“That sounds great!” many parents may think. “But what about consequences? Won’t it just be a free-for-all where my child does whatever he wants?” It’s important to note that one of the most important guiding principles of positive discipline is that it is “kind” but also “firm.” Sheila Locklear, Director of Open Door School, feels this is important for parents to understand. “We want people to understand that you can positively discipline children in a way that’s respectful,” says Locklear, “but that doesn’t mean it’s a free-for all. There are consequences.” Locklear explains that within the positive discipline model it’s important that the consequences for any so-called misbehavior are logical and reasonable. For a young child, it might be something as simple as redirection; older children may benefit from a conversation focused on how to solve the problem.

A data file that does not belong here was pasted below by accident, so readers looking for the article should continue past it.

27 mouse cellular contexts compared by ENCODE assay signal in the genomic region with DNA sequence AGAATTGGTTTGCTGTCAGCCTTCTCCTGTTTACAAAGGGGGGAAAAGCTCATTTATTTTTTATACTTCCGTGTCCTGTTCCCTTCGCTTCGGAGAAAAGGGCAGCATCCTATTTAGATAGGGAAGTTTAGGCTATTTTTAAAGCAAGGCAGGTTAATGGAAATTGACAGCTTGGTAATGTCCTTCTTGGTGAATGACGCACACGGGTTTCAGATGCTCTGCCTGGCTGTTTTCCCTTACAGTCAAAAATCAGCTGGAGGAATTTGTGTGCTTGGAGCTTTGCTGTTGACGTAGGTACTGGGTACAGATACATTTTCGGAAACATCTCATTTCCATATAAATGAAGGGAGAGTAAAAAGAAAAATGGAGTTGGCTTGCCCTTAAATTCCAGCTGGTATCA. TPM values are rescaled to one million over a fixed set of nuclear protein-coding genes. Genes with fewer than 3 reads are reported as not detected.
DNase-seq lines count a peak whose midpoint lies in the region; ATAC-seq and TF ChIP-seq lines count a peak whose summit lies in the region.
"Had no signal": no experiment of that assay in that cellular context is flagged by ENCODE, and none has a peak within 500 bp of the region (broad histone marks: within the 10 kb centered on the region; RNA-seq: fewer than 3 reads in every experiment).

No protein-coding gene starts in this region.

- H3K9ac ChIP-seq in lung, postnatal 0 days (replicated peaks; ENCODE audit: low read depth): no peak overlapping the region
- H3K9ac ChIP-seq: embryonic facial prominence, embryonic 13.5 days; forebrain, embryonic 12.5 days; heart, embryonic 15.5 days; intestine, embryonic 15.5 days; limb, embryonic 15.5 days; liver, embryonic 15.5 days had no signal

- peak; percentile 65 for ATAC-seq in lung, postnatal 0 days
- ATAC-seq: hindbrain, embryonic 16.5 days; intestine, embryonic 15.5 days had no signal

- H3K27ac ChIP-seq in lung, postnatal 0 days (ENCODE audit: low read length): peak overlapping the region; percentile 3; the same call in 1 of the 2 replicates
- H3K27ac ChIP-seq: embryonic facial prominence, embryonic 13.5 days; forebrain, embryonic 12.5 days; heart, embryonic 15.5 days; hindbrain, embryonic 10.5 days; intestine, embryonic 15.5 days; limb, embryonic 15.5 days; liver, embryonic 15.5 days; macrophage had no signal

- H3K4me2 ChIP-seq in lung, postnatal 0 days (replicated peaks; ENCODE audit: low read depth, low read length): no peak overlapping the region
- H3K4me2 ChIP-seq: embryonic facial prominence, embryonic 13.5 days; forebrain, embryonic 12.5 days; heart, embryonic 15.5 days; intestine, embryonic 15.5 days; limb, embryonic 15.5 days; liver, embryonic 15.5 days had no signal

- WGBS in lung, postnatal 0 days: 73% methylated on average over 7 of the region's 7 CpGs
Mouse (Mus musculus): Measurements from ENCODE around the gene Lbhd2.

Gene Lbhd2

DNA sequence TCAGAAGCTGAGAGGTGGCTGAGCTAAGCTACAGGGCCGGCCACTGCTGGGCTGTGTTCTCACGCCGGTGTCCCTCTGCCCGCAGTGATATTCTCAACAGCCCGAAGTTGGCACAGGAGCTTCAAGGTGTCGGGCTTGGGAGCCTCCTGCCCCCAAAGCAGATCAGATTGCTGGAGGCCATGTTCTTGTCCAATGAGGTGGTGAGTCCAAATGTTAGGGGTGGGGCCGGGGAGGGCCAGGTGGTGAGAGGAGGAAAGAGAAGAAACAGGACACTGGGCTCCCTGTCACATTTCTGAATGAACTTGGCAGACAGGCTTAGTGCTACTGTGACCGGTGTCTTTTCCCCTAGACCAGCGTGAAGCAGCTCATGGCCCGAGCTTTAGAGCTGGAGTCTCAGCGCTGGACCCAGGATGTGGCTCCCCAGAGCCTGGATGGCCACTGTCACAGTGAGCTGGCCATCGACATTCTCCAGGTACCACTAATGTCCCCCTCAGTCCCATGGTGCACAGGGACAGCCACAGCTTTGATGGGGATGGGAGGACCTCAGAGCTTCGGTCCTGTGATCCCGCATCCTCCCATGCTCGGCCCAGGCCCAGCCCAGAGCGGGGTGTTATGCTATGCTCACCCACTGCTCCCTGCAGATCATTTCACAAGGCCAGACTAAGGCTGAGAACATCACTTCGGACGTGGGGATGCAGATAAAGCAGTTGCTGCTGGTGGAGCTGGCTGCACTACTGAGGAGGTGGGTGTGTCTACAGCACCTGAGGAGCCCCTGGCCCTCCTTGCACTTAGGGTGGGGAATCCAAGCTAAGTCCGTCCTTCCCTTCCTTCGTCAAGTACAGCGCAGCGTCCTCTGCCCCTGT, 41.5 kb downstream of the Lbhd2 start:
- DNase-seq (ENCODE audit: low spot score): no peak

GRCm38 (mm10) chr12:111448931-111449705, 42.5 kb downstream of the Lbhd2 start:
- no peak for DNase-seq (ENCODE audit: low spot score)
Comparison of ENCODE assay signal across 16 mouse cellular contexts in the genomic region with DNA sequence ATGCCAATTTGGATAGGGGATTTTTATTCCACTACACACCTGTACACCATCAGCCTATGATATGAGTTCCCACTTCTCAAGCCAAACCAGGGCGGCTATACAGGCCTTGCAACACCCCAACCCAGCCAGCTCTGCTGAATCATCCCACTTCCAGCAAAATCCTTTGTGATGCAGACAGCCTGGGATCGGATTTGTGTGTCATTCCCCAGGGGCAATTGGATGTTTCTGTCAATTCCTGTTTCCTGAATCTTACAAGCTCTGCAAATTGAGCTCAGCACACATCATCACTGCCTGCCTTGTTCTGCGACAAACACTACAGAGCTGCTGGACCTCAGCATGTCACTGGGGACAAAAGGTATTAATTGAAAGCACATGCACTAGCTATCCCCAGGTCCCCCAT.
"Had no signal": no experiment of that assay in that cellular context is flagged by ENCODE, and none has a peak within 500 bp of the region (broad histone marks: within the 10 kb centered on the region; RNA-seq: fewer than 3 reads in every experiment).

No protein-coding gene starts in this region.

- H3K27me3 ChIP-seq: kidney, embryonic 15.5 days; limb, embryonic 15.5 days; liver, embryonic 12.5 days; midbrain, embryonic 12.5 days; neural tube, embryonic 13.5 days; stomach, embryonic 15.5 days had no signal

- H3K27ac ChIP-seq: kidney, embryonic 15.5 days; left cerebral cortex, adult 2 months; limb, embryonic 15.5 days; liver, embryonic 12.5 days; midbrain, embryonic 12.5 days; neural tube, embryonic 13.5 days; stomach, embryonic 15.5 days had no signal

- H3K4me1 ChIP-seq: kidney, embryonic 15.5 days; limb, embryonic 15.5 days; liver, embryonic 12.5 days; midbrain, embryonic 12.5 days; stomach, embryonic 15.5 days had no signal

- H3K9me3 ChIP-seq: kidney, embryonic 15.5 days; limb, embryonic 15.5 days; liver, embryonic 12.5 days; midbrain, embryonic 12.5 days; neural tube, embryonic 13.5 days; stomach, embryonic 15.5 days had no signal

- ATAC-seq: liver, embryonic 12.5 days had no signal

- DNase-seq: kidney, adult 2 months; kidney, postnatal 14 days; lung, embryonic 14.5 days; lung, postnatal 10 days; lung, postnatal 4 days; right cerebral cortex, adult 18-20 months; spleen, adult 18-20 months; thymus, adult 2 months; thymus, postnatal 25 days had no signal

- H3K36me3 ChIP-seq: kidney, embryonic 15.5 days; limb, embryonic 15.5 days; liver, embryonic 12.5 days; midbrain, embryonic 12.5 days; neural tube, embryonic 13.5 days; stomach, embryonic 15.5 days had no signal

Because many parents are left confused about how to put positive discipline into practice effectively, Open Door’s two-part workshop will be hands-on, providing parents with practical strategies they can use right away at home. “We hope to, number one, give people a basic understanding of what positive discipline is and then also give them tools they can take home,” says Locklear. “Parents can expect to walk away with very concrete ways of dealing with common discipline struggles using techniques that do not include yelling, punishment, nagging, and those other stressors that tend to divide children and parents,” says Open Door parent and event organizer Tyler Hamilton. “The goal is for parents to leave feeling as though there is another way to approach discipline, that it can involve connection and compassion while also providing boundaries and structure.”